Good evening! The review you're about to read is one for the film Hitchcock, which is a film about the relationship that famous Director Alfred Hitchcock had with his wife and the influence it had on his most famous film, Psycho. You were suppose to read those sentences in Hitcock's famous voice and cadence like he did at the opening of his TV show. If you didn't do a good job on the accent, don't worry because the man playing him in the film, Anthony Hopkins, doesn't either.
Director Sacha Gervasi hasn't done much, infact he's only done one other movie. It was a documentary called Anvil! The Story of Anvil and it was one of my most favorite documentaries of all time. When I saw he was directing Hitchcock I was excited to see what kind of feature film he would create. I was hoping for the same tone as Anvil! but I quickly discovered it was nothing like it and I'm thrilled for that. He proved himself to be very capable of making a light, colorful, funny movie that could appeal to many people including those who never saw Psycho or even knew Alfred Hitchcock that well.
The problem with the film is that it was about something that wasn't all that interesting. Hitchcock's relationship with his wife Alma Reville, played by Helen Mirren, was complex and amusing. The egotistical, pompous, Brit was told what to do by only one person in his life and that was her. The film sheds light on their relationship and how she lived a constant battle with his weight, alcoholism and the massive (literally and figuratively) shaddow he cast on her. He doubted her faithfulness to him and rightfully so, since she was clearly in love with another writer named Whitfield Cook, played by Danny Huston (Clash of the Titans, Children of Men). According to the film, she never acted on this love but the doubt in her is what fueled Hitchcock into making Psycho what it was.
This premise sounds like the makings for a great and insightlful movie but none of that ever comes through in the way you'd expect. All of it seems rather dull and all smoke but no sizzle. Even the scenes where you see Hitchcock making Psycho are nothing new and nothing eventful. The only scene that pops is the filming of the shower scene and how his pent-up rage over his wife's behavior is what made that scene as powerful as it was.
Hopkins, who almost always gives a great performance, has proven that portraying an actual person is just not for him. The make-up used to transform him into the famous director looks like it was done by students of the craft, not masters of it. Even his accent and famous cadence is done in a way that it sounds like Hopkins playing Hitchcock through the whole 100 minutes of the film.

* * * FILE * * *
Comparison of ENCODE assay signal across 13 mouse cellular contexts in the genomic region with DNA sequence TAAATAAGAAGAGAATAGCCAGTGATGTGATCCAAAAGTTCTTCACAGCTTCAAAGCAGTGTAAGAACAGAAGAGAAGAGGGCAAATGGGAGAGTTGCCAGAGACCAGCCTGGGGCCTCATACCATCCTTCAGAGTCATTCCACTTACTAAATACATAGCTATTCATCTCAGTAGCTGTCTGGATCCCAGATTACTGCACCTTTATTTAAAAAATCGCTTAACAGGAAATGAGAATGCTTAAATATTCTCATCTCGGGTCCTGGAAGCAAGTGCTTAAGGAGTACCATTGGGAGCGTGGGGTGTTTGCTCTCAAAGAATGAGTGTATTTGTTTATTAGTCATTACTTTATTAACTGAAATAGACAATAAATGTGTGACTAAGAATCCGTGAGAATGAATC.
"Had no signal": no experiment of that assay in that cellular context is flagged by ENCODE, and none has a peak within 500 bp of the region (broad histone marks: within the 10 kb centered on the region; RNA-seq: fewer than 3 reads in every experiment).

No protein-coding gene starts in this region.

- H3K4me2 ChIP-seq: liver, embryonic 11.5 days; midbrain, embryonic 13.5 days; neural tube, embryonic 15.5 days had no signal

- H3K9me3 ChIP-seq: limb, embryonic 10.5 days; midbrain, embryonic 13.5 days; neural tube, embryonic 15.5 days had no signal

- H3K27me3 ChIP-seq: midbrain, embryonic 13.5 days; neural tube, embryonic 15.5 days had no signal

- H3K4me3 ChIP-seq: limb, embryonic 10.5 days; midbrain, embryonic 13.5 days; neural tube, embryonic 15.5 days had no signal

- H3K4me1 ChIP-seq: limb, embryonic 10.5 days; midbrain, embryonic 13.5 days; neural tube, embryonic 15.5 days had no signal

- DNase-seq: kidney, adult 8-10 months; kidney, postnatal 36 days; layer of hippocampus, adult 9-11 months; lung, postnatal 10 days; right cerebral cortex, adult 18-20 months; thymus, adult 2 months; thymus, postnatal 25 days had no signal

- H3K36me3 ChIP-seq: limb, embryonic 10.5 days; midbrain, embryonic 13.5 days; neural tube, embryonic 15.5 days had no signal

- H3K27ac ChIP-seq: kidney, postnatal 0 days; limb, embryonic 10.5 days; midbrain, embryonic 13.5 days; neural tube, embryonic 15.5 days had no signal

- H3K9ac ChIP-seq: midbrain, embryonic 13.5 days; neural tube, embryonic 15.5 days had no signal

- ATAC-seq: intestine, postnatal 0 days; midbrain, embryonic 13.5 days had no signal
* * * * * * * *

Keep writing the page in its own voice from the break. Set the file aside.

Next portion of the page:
This is not to say that there aren't some fun moments in the film. The entire movie, even the scenes that deal with serious fights and humbled self-doubt, are still carried out with a macbre sense of humor almost as if the master of suspense himself wrote the dialogue. That alone is enough to make the movie entertaining. Scarlet Johanssen and Jessica Biel, who play Hitchcock's bevy of beauties, are perfectly fine in their skills but the characters are written to be paper thin in substance and serve almost no purpose to the plot. They're two wasted talents in a sea of wasted talent that includes the great Michael Stuhlbarg (Men in Black 3, A Serious Man) and Toni Collette (The Sixth Sense, Little Miss Sunshine) as his agent and assistant.
The shortcomings of the film fall on either poor writing or the notion that perhaps this wasn't that interesting of a story to begin with. The whole of Hitchcock is entertaining enough but offers not enough insight into the making of Psycho nor his marriage to make the film memorable. It's a pitty because I was hoping it would be. The visions Hitchcock has of serial killer Ed Gein, for which the character Norman Bates was based off of, are fantastic but feel almost as if they had to be shoehorned into the script to make something feel like it was a peak behind the genius. But the one good thing that you'll walk away with after seeing Hitchcock is a need to watch again one of the greatest movies ever made, Psycho. Or if you're lucky...for the first time.
Hitchcock (Rated PG-13)
Gavin Grade: C+